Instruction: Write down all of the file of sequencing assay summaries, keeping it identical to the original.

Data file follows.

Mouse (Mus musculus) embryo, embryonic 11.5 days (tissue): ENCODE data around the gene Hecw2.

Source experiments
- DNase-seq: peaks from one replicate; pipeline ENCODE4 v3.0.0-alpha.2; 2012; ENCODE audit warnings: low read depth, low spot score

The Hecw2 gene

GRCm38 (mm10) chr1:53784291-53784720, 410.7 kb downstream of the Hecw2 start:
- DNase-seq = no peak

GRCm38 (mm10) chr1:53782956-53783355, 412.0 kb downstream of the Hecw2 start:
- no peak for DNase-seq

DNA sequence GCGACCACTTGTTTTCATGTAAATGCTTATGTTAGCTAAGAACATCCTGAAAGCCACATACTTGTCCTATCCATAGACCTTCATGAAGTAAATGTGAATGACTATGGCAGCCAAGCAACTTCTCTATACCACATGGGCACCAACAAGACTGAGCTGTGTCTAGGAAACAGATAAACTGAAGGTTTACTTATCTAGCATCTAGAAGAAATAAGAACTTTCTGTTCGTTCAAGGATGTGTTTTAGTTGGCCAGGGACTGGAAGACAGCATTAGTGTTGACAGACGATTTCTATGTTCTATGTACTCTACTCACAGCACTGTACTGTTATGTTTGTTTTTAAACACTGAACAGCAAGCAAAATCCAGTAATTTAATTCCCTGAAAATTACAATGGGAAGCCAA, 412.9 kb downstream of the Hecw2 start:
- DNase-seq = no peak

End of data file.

Mouse (Mus musculus) embryo, embryonic 11.5 days (tissue): ENCODE data around the gene Hecw2.

Source experiments
- DNase-seq: peaks from one replicate; pipeline ENCODE4 v3.0.0-alpha.2; 2012; ENCODE audit warnings: low read depth, low spot score

The Hecw2 gene

GRCm38 (mm10) chr1:53784291-53784720, 410.7 kb downstream of the Hecw2 start:
- DNase-seq = no peak

GRCm38 (mm10) chr1:53782956-53783355, 412.0 kb downstream of the Hecw2 start:
- no peak for DNase-seq

DNA sequence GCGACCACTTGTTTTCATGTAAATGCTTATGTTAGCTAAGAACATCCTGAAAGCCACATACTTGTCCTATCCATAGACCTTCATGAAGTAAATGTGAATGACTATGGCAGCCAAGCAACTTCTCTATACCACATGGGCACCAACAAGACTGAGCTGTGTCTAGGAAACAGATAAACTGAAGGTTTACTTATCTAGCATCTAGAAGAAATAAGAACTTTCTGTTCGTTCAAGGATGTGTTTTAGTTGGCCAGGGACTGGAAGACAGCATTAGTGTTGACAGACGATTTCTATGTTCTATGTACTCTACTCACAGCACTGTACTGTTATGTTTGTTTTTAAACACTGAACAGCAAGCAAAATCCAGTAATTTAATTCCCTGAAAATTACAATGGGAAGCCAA, 412.9 kb downstream of the Hecw2 start:
- DNase-seq = no peak